AbstractGlobal and regional climate model ensembles project that the annual cycle of rainfall over the southern Great Plains (SGP) will amplify by midcentury. Models indicate that warm-season precipitation will increase during the early spring wet season but shift north earlier in the season, intensifying late summer drying. Regional climate models (RCMs) project larger precipitation changes than their global climate model (GCM) counterparts. This is particularly true during the dry season. The credibility of the RCM projections is established by exploring the larger-scale dynamical and local land–atmosphere feedback processes that drive future changes in the simulations, that is, the responsible mechanisms or processes. In this case, it is found that out of 12 RCM simulations produced for the North American Regional Climate Change Assessment Program (NARCCAP), the majority are mechanistically credible and consistent in the mean changes they are producing in the SGP. Both larger-scale dynamical processes and local land–atmosphere feedbacks drive an earlier end to the spring wet period and deepening of the summer dry season in the SGP. The midlatitude upper-level jet shifts northward, the monsoon anticyclone expands, and the Great Plains low-level jet increases in strength, all supporting a poleward shift in precipitation in the future. This dynamically forced shift causes land–atmosphere coupling to strengthen earlier in the summer, which in turn leads to earlier evaporation of soil moisture in the summer, resulting in extreme drying later in the summer.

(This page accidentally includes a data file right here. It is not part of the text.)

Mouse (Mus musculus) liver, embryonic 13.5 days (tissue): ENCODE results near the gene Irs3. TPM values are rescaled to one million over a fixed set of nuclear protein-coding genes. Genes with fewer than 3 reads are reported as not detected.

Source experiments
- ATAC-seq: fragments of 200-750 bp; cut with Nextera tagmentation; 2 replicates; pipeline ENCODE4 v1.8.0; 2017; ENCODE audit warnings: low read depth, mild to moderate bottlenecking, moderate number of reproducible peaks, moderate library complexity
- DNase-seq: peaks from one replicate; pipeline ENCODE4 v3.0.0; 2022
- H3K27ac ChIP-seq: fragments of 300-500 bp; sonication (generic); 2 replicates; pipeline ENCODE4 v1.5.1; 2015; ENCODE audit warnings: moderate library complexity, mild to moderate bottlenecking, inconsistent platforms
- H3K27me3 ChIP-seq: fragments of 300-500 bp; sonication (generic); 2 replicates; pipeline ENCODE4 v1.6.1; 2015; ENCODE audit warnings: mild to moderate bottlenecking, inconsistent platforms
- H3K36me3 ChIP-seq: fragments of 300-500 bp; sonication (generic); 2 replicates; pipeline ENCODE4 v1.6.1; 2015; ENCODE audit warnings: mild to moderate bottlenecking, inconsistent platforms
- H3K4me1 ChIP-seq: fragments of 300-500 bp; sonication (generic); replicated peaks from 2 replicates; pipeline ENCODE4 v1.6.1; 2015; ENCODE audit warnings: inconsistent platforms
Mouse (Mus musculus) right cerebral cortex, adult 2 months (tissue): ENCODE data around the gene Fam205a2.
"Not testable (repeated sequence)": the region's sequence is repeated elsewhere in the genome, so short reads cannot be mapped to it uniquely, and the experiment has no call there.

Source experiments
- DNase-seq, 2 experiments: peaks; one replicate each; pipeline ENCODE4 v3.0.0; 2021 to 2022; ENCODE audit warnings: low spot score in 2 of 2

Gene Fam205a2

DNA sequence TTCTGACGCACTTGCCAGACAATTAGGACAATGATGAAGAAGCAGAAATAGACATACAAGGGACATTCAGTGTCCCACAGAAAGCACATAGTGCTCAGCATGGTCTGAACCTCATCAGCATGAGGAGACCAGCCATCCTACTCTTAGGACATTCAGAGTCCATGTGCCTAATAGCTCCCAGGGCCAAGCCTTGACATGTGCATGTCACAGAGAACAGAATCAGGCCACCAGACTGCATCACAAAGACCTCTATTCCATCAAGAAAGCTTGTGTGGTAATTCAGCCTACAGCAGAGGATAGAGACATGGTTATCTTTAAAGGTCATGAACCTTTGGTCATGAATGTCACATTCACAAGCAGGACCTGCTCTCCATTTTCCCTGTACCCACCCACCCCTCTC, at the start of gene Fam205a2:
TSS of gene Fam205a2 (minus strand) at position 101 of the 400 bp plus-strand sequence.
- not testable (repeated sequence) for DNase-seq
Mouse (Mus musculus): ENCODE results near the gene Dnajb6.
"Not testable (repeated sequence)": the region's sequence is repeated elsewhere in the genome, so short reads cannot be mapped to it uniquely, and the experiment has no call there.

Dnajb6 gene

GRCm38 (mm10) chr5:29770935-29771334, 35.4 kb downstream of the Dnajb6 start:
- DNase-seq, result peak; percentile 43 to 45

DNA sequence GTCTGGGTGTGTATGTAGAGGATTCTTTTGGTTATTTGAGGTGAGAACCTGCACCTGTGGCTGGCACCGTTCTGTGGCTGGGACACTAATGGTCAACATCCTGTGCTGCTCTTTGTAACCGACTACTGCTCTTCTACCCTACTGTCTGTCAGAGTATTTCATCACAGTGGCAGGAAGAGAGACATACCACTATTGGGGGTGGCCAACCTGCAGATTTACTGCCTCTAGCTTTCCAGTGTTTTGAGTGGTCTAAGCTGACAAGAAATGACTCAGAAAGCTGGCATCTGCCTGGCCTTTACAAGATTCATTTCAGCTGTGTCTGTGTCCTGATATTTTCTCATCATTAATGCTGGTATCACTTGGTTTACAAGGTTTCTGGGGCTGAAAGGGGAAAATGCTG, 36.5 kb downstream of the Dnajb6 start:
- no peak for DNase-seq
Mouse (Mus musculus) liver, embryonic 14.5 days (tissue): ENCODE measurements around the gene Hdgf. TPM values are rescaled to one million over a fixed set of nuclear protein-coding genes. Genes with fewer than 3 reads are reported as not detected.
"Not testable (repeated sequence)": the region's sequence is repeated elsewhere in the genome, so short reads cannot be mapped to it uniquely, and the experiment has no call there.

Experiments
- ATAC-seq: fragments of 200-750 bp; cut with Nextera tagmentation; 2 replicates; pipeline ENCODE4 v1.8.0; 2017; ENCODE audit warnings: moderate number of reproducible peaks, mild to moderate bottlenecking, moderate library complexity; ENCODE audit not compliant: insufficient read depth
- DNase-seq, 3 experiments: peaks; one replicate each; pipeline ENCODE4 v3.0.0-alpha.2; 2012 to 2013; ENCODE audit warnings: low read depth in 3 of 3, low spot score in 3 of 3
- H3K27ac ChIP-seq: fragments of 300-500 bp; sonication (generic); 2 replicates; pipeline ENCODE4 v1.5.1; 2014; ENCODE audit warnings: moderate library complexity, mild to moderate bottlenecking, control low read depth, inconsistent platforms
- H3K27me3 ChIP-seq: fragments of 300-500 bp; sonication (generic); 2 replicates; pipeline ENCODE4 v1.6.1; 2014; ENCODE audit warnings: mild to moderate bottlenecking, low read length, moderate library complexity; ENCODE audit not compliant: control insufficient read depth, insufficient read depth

Journal of Climate – American Meteorological Society
Published: Oct 18, 2017
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